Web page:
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Nimblewill

Did You Know?

A few facts:

  • Looks similar to common turfgrasses
  • Highly invasive
  • Is not palatable to livestock

Controls for Nimblewill:

  • Maintain a dense, healthy lawn with the right turfgrasses
  • Treat with herbicides

Information by Rakesh Chandran, Ph.D., WVU Extension Service Weed Science Specialist

Is Nimblewill Ringing Your Doorbell?

Nimblewill (Muhlenbergia schreberii) is a lawn weed that can slowly but surely spread across a weak lawn, giving it a patchy, dull blue-green appearance. Thanks to numerous thin, wiry stolons, it can aggressively invade a yard. Nimblewill is a warm season (C4) creeping perennial grass considered to be native to North America. In the southern states, some even consider it as a shade-tolerant turfgrass species. It has limited value as a forage and is not generally considered to be palatable by livestock.

Cool season grasses, such as perennial ryegrass, Kentucky bluegrass and tall fescue, that constitute the bulk of lawn-type turfgrasses in West Virginia, tend to become semi-dormant during the hot summer months, while nimblewill spreads aggressively during this time due to its ability to tolerate heat. Warm, dry summers tend to favor nimblewill. Contrarily, its inability to tolerate cold temperatures turns it brown during winter months to make it appear as patches of dead straw scattered throughout the lawn, which can sometimes be confused for dead turf. Winter is, however, a good time of the year to scout the yard and prepare your management strategies for the following growing season.

Nimblewill Identification

Nimblewill leaves are flat and narrow, about 1 to 2 inches long, with a few tiny hairs present at the base of the leaf along with a small membrane like appendage (ligule) where the blade hugs the stem. The stems are slim and upright early on but become decumbent with age to produce stolons capable of rooting at nodes. Inconspicuous axillary seed heads about 5 inches long are borne during late summer. Nimblewill can reproduce both from seed and asexually through the stolons. It has a relatively shallow, fibrous root system.

Controls for Nimblewill

Non-chemical approaches are mostly preventative and strictly depend on providing optimal conditions to nourish the turfgrasses to maintain a dense cover. These include choosing the right species (shade-tolerant or sunlight-loving), proper soil pH and other conditions for establishment, appropriate mowing height and frequency, fertilizing the lawn as needed at the proper times of the year, providing adequate drainage and irrigation, and occasional aeration. Among these cultural practices, mowing and fertilization are critical.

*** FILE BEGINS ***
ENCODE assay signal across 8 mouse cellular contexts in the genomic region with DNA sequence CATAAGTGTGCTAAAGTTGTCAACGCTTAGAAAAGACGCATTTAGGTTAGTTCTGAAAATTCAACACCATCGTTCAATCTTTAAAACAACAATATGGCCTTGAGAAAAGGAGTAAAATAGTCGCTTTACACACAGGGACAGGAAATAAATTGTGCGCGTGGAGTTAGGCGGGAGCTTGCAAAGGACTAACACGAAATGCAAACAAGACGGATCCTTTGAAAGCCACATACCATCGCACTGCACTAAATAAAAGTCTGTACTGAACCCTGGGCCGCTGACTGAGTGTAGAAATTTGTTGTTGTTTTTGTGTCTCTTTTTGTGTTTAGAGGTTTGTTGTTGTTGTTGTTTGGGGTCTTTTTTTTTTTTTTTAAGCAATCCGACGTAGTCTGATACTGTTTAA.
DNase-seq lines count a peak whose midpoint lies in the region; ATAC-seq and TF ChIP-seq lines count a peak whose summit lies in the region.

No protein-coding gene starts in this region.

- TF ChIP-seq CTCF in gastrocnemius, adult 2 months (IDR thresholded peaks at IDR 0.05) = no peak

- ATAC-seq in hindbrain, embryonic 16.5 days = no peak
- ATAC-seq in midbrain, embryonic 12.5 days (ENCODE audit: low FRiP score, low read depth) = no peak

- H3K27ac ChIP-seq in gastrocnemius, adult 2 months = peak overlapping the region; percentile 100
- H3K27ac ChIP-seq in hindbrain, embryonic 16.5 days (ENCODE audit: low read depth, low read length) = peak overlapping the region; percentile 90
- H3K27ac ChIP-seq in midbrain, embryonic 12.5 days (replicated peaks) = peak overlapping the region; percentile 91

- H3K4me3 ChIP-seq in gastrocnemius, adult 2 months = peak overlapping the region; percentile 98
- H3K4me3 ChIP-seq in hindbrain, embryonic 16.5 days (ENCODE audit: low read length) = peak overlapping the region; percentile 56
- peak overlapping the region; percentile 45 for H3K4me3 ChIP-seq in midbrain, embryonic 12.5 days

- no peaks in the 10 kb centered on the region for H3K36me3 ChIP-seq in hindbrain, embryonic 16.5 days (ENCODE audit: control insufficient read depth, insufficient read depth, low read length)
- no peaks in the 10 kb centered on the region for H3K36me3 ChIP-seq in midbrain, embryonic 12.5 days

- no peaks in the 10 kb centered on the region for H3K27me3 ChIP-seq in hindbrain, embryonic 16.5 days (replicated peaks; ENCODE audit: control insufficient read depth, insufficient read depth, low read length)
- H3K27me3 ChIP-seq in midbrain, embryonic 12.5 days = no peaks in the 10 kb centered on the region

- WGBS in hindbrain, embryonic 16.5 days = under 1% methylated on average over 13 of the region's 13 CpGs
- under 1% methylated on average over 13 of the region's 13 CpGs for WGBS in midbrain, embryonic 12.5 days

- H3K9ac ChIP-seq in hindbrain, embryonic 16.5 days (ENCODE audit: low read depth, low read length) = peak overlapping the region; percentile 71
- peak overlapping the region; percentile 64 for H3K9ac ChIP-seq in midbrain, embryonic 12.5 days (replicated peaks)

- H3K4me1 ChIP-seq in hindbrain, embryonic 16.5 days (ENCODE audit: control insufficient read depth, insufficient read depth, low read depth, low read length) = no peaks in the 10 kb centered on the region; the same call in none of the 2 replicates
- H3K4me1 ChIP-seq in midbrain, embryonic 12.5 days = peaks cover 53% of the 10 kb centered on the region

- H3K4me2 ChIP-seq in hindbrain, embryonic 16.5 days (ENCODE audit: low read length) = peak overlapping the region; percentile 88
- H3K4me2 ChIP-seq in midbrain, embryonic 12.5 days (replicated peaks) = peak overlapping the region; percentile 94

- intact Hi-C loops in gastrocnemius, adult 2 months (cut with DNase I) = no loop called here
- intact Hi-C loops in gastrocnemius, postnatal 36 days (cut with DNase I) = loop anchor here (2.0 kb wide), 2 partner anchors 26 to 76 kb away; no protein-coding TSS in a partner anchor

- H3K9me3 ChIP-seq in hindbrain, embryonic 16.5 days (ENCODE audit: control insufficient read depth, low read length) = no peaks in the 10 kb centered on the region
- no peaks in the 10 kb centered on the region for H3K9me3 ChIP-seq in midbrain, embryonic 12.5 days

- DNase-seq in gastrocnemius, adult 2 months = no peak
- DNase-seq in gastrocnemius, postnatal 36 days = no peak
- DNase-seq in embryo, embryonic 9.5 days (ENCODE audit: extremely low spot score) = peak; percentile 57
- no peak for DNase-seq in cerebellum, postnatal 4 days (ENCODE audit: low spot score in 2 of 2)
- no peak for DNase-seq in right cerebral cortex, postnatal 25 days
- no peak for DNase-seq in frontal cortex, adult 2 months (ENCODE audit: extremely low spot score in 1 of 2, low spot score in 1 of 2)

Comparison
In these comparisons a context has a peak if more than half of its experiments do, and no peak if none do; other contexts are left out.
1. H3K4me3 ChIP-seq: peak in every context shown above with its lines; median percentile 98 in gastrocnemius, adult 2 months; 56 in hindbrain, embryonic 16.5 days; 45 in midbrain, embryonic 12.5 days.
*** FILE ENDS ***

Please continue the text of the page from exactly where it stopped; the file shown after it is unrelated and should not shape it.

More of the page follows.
Chemical controls comprise of two strategies – using a selective herbicide to treat small areas or using a non-selective herbicide to spot-treat localized infestations or renovate the entire yard. If more than half the lawn appears to be patches of dead straw, it may be a good idea to renovate the entire lawn as opposed to resorting to selective control options.

The only selective herbicide labelled for use on cool season grasses in lawns is mesotrione (Tenacity). Two to three sequential applications at two- to three-week intervals during the active growth stage of nimblewill may be necessary to provide acceptable levels of control. This herbicide can whiten or bleach the weed as it starts to respond, causing large infestations to stand out after being treated. It only takes about one-tenth of an ounce (3.5 ml) to treat 1,000 square feet. Due to this low use rate, one has to be careful to apply the appropriate amount, using a calibrated sprayer. Another selective herbicide, topramezone (Pylex) is labelled for use in recreational and utility types of turfgrasses.

The non-selective herbicide option consists of using the systemic herbicide glyphosate (Roundup and other formulations). Patches can be effectively controlled by spot treatments, whereas large areas may require broadcast applications to treat entire sections. A good application window would be late summer, as long as the soil is not too dry.

Reseed dead grass or bare spots with a suitable turfgrass species in early September and facilitate good contact with the soil for good germination by disturbing or lightly tilling the areas that you will reseed. Apply a mulch after reseeding, followed by light irrigation for a few weeks to allow swift establishment. If a no-till slice seeder is used to reseed the lawn, the dead mat of turf and nimblewill may readily serve as mulch material.


Author: Rakesh Chandran, WVU Extension Weed Science Specialist
Last Reviewed: July 2019

Recommendations for the use of agricultural chemicals are included as a convenience to the reader. The use of brand names and any mention or listing of commercial products or services does not imply endorsement by West Virginia University Extension Service nor discrimination against similar products or services not mentioned. Individuals who use agricultural chemicals are responsible for ensuring that the intended use complies with current regulations and conforms to the product label. Be sure to obtain current information about usage regulations and examine a current product label before applying any chemical. For assistance, contact your county Cooperative Extension agent.

 

 

 

 

 

 

 

 

 

 

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